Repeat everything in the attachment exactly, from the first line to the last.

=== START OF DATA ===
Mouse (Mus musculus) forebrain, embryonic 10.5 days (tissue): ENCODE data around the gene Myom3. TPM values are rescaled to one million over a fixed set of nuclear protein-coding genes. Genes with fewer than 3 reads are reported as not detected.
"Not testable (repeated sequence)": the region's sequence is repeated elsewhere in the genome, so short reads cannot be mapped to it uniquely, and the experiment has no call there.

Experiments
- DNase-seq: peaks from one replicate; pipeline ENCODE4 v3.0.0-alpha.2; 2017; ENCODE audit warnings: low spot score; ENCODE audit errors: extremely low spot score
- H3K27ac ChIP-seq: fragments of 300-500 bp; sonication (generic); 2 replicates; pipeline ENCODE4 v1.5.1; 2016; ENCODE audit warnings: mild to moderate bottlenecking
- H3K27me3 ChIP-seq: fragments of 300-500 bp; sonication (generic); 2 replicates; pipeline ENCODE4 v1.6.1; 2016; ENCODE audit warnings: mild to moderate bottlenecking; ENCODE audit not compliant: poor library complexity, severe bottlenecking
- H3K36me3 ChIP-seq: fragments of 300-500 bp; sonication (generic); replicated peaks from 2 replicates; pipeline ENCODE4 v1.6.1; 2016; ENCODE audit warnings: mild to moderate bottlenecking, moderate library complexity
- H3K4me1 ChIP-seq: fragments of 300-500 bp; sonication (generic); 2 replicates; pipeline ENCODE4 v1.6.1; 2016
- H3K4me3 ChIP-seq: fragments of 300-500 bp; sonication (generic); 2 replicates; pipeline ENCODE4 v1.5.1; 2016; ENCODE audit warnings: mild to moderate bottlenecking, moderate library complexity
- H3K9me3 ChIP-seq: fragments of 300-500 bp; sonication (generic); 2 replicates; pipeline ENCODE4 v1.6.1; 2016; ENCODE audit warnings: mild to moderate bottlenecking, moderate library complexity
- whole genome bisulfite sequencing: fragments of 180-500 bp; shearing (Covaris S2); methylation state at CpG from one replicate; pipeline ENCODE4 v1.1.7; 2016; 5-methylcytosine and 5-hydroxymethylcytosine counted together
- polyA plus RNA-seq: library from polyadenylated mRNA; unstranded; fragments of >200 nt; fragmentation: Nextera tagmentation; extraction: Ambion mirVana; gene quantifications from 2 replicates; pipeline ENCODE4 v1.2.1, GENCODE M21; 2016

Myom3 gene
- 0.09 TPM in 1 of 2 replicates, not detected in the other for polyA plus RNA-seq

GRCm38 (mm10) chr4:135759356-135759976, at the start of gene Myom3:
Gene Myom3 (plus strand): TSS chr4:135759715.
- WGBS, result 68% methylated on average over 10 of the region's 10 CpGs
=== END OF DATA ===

Mouse (Mus musculus) forebrain, embryonic 10.5 days (tissue): ENCODE data around the gene Myom3. TPM values are rescaled to one million over a fixed set of nuclear protein-coding genes. Genes with fewer than 3 reads are reported as not detected.
"Not testable (repeated sequence)": the region's sequence is repeated elsewhere in the genome, so short reads cannot be mapped to it uniquely, and the experiment has no call there.

Experiments
- DNase-seq: peaks from one replicate; pipeline ENCODE4 v3.0.0-alpha.2; 2017; ENCODE audit warnings: low spot score; ENCODE audit errors: extremely low spot score
- H3K27ac ChIP-seq: fragments of 300-500 bp; sonication (generic); 2 replicates; pipeline ENCODE4 v1.5.1; 2016; ENCODE audit warnings: mild to moderate bottlenecking
- H3K27me3 ChIP-seq: fragments of 300-500 bp; sonication (generic); 2 replicates; pipeline ENCODE4 v1.6.1; 2016; ENCODE audit warnings: mild to moderate bottlenecking; ENCODE audit not compliant: poor library complexity, severe bottlenecking
- H3K36me3 ChIP-seq: fragments of 300-500 bp; sonication (generic); replicated peaks from 2 replicates; pipeline ENCODE4 v1.6.1; 2016; ENCODE audit warnings: mild to moderate bottlenecking, moderate library complexity
- H3K4me1 ChIP-seq: fragments of 300-500 bp; sonication (generic); 2 replicates; pipeline ENCODE4 v1.6.1; 2016
- H3K4me3 ChIP-seq: fragments of 300-500 bp; sonication (generic); 2 replicates; pipeline ENCODE4 v1.5.1; 2016; ENCODE audit warnings: mild to moderate bottlenecking, moderate library complexity
- H3K9me3 ChIP-seq: fragments of 300-500 bp; sonication (generic); 2 replicates; pipeline ENCODE4 v1.6.1; 2016; ENCODE audit warnings: mild to moderate bottlenecking, moderate library complexity
- whole genome bisulfite sequencing: fragments of 180-500 bp; shearing (Covaris S2); methylation state at CpG from one replicate; pipeline ENCODE4 v1.1.7; 2016; 5-methylcytosine and 5-hydroxymethylcytosine counted together
- polyA plus RNA-seq: library from polyadenylated mRNA; unstranded; fragments of >200 nt; fragmentation: Nextera tagmentation; extraction: Ambion mirVana; gene quantifications from 2 replicates; pipeline ENCODE4 v1.2.1, GENCODE M21; 2016

Myom3 gene
- 0.09 TPM in 1 of 2 replicates, not detected in the other for polyA plus RNA-seq

GRCm38 (mm10) chr4:135759356-135759976, at the start of gene Myom3:
Gene Myom3 (plus strand): TSS chr4:135759715.
- WGBS, result 68% methylated on average over 10 of the region's 10 CpGs